Vietnamese scientists have warned of the unusual increase in the depth of two major rivers in the Mekong Delta, with sand mining and hydropower dams said to be the cause.
According to experts, instead of being accreted, the 250-kilometer long Tien (Front) River and 200-kilometer Hau (Back) River have become five to seven meters deeper since 2008.
The Mekong separates in Phnom Penh into the Tien River, the main northern branch, and the Hau River, the primary southern distributor, after entering Vietnam.
Leaders of the Truong Phat Company based in Tien Giang Province have submitted a letter to the Ministry of Transport, asking for the temporary cessation of sand exploitation in a 40-kilometer section of the Tien River.
Against the backdrop of new record depths of the river, a continuation of dredging activity would cause serious subsidence, Tran Duy Phuong, director of the firm, explained.
Only 12,000 cubic meters of sand was collected from a 10-kilomter section of the river during a four-month operation, Phuong said, adding that he had ordered his employees to stop the activity due to the strange phenomenon.
“Prior calculation indicated that about 1.5 million cubic meters of sand would be accumulated from the river area. Some locations were up to 16 or 17 meters deep,” the director elaborated.
According to Hoang Van Hung, an official of the Vietnam Inland Waterways Administration, the situation is present along the entire length of the Tien and Hau Rivers.
This map indicates the increase in depth of several sections of the Tien and Hau Rivers between 2008 and 2016. Photo: Tuoi Tre
Nguyen Huu Thien, an independent expert on the Mekong Delta’s ecology, listed two primary reasons behind the phenomenon, including excessive sand exploitation along the rivers and the negative impact of hydroelectric dams at the Mekong River upstream.
Between 1998 and 2008, the Tien and Hau Rivers lost a total of 90 million and 110 million metric tons of bottom material, respectively, Thien said, quoting the findings of a study by international scientists.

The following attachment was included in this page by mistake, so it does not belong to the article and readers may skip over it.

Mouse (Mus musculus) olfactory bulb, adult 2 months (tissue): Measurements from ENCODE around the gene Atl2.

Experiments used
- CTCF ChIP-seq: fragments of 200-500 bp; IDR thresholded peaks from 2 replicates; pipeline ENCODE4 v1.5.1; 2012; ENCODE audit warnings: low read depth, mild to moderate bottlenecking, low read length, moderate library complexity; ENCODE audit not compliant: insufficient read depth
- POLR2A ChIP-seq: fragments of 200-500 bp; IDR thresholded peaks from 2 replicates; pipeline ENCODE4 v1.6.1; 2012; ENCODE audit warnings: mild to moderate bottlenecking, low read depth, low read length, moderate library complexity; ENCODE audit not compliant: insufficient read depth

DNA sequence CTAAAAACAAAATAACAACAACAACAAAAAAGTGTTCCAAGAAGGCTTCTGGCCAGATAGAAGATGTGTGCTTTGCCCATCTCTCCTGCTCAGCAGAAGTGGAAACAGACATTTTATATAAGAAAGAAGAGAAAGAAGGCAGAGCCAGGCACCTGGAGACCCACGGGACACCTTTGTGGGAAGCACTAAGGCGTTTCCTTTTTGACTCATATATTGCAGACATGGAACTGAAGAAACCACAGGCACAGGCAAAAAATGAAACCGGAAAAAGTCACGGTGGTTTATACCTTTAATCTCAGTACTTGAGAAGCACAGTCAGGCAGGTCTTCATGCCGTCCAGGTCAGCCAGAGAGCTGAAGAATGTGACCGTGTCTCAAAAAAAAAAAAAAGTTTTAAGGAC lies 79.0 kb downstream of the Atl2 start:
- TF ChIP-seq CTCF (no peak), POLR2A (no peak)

The hike in exploitation in the following years created several large holes, some up to 45 meters deep, causing natural accretion material to be stored inside them, the expert continued.
Following his survey on the environmental impact of hydroelectric dams along the Mekong Delta in 2010, under the authorization of the Mekong River Commission, Thien pointed out that such structures in China had shrunk the amount of alluvial sand by 50 percent.
Thien expected that 100 percent of bottom matter would not be able to flow into Vietnam’s Mekong Delta once 11 hydroelectric projects along the Mekong River in Laos and Cambodia are launched.
He also mentioned the contribution of exploiting water resources.
According to Le Manh Hung, deputy chief of the Water Resource Directorate, the current collection of sand from the river bottoms does not consider the sustainability of waterways.
“With such a large volume of exploitation, all sand resources in the Tien and Hau Rivers would run out in less than 30 years, posing inevitable consequences,” Hung asserted.
Huynh Men Van, an official from the Department of Natural Resources and Environment in Ben Tre Province, accretion has been slow and even absent from some parts of the two rivers.
This goes against the law of nature, she said.